Choosing a Regional or Dedicated Forest Root Domain
Applies To: Windows Server 2003, Windows Server 2003 R2, Windows Server 2003 with SP1, Windows Server 2003 with SP2
If you are applying a single domain model, then the single domain functions as the forest root domain. If you are applying a multiple domain model, then you can choose to deploy a dedicated forest root domain, or select a regional domain to function as the forest root domain.
Dedicated Forest Root Domain
A dedicated forest root domain is a domain that is created specifically to function as the forest root. It does not contain any user accounts other than the service administrator accounts for the forest root domain, and it does not represent any region in your domain structure. All other domains in the forest are children of the dedicated forest root domain.
Using a dedicated forest root provides the following advantages:
Operational separation of forest service administrators from domain service administrators. In a single domain environment, members of the Domain Admins or built-in Administrators groups can use standard tools and procedures to make themselves members of the Enterprise Admins and Schema Admins groups. In a forest that uses a dedicated forest root domain, members of the Domain Admins or built-in Administrators groups in the regional domains cannot make themselves members of the forest-level service administrator groups by using standard tools and procedures.
- Because a domain is not a security boundary, it is possible for a malicious service administrator, such as a member of the Domain Admins group, to use nonstandard tools and procedures to gain full access to any domain in the forest or to any computer in the forest. For example, service administrators in a nonroot domain can make themselves members of the Enterprise Admins or Schema Admins group.
Protection from operational changes in other domains. A dedicated forest root domain does not represent a particular region in your domain structure. For this reason, it is not affected by reorganizations or other changes that result in the renaming or restructuring of domains.
Serves as a neutral root so that no region appears to be subordinate to another region. Some organizations might prefer to avoid the appearance that one country/region is subordinate to another country/region in the namespace. When you use a dedicated forest root domain, all regional domains can be peers in the domain hierarchy.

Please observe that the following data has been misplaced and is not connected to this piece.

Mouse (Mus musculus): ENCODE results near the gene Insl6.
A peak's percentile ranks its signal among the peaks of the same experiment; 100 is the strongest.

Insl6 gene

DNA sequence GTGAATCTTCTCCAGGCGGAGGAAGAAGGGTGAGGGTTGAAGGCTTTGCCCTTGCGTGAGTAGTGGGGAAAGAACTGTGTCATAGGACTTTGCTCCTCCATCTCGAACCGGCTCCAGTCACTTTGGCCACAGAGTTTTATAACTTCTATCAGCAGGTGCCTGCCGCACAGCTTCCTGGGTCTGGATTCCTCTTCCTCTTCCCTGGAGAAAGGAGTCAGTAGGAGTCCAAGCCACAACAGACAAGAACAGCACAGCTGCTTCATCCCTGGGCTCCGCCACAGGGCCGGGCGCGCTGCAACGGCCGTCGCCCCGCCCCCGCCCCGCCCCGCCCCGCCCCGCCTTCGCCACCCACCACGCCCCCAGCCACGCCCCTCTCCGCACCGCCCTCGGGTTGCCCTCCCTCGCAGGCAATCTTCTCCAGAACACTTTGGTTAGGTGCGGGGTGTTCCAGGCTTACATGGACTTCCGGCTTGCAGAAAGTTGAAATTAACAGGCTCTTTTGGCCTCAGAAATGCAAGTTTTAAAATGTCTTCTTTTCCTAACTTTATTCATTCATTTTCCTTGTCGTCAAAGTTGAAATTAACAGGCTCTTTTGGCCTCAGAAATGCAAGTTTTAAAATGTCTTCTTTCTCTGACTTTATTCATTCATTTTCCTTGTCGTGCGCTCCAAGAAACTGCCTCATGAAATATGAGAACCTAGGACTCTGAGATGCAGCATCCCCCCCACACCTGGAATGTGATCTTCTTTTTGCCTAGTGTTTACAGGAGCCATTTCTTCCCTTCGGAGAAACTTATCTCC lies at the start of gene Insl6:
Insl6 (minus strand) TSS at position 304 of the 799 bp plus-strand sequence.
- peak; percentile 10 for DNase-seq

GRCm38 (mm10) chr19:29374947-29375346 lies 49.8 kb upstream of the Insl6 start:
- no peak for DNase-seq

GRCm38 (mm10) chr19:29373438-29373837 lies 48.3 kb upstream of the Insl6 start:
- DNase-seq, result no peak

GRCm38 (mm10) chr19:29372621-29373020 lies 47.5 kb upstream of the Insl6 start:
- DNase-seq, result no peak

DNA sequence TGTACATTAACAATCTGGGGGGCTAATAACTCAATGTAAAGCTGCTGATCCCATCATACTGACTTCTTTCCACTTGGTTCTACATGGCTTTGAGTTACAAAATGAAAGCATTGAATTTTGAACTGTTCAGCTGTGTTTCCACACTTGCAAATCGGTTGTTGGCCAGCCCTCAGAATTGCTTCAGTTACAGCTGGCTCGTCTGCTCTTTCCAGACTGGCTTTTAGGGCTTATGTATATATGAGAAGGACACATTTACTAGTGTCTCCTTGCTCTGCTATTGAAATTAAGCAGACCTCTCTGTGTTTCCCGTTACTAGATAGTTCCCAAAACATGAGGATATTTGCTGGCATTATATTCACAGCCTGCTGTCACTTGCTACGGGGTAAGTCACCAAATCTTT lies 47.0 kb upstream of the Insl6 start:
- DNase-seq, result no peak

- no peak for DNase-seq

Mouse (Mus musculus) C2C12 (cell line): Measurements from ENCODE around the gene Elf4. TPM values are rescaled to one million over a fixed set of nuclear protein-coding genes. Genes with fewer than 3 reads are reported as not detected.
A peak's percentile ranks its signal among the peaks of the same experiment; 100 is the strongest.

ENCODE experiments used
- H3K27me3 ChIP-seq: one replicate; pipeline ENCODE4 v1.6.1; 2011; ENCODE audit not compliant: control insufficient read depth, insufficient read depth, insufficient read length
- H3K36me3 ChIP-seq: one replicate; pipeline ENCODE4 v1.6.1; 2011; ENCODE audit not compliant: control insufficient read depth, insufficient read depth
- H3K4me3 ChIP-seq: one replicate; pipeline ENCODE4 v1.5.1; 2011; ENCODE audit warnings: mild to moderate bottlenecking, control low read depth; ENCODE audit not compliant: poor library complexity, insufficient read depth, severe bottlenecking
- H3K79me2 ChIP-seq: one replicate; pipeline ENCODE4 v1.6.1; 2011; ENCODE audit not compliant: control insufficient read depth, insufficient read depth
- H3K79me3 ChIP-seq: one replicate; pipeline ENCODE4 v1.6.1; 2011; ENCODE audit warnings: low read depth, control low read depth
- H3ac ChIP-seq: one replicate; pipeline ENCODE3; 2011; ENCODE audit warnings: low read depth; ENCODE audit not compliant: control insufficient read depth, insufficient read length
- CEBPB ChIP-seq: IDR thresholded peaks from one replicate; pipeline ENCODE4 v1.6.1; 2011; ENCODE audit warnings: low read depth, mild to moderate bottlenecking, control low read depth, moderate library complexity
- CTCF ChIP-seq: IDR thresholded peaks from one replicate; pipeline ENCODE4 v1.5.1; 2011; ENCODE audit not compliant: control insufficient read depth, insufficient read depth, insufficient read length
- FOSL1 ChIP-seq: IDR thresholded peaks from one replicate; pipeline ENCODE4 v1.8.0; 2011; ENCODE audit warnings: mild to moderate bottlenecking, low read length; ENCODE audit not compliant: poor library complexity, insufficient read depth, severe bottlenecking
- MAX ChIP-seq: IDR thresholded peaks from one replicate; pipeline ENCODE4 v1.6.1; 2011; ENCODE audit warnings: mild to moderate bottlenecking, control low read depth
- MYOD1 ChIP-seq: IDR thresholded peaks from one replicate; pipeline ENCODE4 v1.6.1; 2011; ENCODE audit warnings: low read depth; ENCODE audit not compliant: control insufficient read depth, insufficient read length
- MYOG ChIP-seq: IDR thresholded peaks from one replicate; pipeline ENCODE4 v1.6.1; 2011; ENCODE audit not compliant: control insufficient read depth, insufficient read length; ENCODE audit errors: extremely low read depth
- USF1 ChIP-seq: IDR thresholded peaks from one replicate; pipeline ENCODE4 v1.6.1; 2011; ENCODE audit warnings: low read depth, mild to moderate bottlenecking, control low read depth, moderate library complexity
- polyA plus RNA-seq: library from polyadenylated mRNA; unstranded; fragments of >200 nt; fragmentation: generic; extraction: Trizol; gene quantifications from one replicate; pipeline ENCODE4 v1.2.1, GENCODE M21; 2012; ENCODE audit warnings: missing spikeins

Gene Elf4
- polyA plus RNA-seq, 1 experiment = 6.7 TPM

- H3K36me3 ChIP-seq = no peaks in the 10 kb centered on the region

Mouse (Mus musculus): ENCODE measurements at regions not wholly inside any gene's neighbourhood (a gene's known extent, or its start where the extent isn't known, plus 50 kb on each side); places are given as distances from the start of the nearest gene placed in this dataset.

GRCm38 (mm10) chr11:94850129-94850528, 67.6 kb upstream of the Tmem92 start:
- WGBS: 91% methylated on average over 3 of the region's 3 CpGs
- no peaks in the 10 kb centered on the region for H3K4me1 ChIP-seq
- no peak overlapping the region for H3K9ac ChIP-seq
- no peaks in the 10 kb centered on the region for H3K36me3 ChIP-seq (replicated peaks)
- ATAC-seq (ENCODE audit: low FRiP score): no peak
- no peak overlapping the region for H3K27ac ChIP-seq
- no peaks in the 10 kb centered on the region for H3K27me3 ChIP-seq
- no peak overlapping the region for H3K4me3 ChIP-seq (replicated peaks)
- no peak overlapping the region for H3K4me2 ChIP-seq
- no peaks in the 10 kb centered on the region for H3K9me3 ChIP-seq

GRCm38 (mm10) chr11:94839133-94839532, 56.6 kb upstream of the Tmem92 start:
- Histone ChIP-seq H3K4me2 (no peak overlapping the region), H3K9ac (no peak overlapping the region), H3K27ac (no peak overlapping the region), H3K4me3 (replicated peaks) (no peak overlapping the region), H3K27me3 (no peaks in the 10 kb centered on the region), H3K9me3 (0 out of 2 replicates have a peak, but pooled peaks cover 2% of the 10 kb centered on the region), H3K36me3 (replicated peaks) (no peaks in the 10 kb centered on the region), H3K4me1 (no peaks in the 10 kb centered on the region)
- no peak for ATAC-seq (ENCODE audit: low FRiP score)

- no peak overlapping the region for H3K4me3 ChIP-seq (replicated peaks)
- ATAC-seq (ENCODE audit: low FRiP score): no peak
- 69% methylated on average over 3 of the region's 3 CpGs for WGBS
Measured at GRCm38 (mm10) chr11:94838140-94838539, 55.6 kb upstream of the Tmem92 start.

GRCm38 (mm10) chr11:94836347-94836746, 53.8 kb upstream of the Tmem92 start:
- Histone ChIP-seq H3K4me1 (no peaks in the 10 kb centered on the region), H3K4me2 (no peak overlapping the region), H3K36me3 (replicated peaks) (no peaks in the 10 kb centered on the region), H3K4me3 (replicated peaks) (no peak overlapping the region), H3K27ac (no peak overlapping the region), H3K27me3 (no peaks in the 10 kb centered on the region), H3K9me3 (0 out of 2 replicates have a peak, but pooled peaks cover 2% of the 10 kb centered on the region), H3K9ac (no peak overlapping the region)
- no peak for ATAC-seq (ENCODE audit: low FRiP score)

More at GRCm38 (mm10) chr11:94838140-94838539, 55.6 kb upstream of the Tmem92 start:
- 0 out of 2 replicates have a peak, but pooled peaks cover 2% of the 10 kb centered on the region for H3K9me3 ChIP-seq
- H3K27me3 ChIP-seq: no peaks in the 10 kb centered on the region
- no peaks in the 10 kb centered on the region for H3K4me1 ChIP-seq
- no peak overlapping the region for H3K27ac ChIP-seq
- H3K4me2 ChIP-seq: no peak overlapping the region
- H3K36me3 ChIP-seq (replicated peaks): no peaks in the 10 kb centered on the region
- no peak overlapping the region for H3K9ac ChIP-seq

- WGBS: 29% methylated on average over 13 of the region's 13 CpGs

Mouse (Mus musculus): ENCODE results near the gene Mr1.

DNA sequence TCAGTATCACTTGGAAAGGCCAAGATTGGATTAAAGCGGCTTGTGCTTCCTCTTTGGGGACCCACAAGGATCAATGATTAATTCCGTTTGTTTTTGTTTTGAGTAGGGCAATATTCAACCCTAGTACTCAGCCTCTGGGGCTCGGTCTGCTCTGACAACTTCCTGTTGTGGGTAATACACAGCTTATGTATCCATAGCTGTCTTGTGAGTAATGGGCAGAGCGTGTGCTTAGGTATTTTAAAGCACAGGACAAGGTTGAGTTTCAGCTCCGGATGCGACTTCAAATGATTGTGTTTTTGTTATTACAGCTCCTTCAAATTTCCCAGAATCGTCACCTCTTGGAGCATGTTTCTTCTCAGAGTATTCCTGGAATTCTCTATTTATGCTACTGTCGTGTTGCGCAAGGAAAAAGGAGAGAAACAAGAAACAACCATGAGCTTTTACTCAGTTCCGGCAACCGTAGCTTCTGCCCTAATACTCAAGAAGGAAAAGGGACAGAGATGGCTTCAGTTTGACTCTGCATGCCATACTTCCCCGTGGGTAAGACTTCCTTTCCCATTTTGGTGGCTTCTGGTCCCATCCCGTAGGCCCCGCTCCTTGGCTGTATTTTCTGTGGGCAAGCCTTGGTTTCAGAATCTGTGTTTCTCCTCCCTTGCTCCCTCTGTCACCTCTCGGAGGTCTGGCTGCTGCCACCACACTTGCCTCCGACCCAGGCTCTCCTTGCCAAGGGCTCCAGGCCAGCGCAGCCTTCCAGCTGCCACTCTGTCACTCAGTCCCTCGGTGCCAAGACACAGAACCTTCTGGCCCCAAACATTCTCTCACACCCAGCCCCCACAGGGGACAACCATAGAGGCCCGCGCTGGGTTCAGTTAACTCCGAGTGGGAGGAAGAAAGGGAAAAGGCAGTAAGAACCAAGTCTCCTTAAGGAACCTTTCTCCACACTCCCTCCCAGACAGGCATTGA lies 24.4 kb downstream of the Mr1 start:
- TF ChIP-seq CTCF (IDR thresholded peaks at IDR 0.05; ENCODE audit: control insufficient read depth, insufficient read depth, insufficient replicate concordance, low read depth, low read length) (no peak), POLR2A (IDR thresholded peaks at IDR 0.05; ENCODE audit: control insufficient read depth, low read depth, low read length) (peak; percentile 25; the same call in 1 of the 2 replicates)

In a multiple regional domain environment in which a dedicated forest root is used, the replication of the forest root domain has minimal impact on the network infrastructure. This is because the forest root only hosts the service administrator accounts. The majority of the user accounts in the forest and other domain-specific data is stored in the regional domains.
One disadvantage to using a dedicated forest root domain is that it creates additional management overhead to support the additional domain.
Regional Domain as a Forest Root Domain
If you choose not to deploy a dedicated forest root domain, then you must select a regional domain to function as the forest root domain. This domain is the parent domain of all the other regional domains and will be the first domain that you deploy. The forest root domain contains user accounts and is managed in the same way that the other regional domains are managed. The primary difference is that it also includes the Enterprise Admins and Schema Admins groups.
The advantage to selecting a regional domain to function as the forest root domain is that it does not create the additional management overhead that maintaining an additional domain creates.
Select an appropriate regional domain to be the forest root, such as the domain that represents your headquarters or the region that has the fastest network connections. If it is difficult for your organization to select a regional domain to be the forest root domain, you can choose to use a dedicated forest root model instead.
In a Windows Server 2003 environment, global availability of the forest root is not as important as it is in Windows 2000 because forest-wide application partitions automatically replicate the forest-wide locator record zone to all domain controllers that are running DNS. Any domain controller can be used to write updates to the forest-wide locator records zone. In a Windows 2000 environment, DNS does not use a forest-wide application partition; therefore, it is recommended that a dedicated forest root be used to make the zone containing the writable copy of the forest-wide locator records highly available. For more information about DNS and the forest-wide application partition, see "Designing a DNS Infrastructure to Support Active Directory" later in this chapter.
Forest Root Alternatives With Single Global Domain Model
This model consists of a forest that contains a dedicated forest root domain and one additional global domain. The global domain contains all the user, computer, and group accounts for the entire organization. Figure 2.20 shows an example of a forest with a single global domain with and without a dedicated forest root.
Figure 2.20 Single Global Domain Model With and Without Dedicated Root
Forest Root Alternatives With Multiple Regional Domains
This model consists of a dedicated forest root domain or a regional domain that is designated to be the forest root, and multiple regional domains that are children of the forest root, as shown in Figure 2.21.
Figure 2.21 Multiple Regional Domains With and Without a Dedicated Forest Root
In the case of multiple regional domains, a third alternative is to make each regional domain a separate tree in a single forest. While this design is fully supported, it is not recommended because of the complexity of the DNS deployment.
Figure 2.22 Forest with Multiple Trees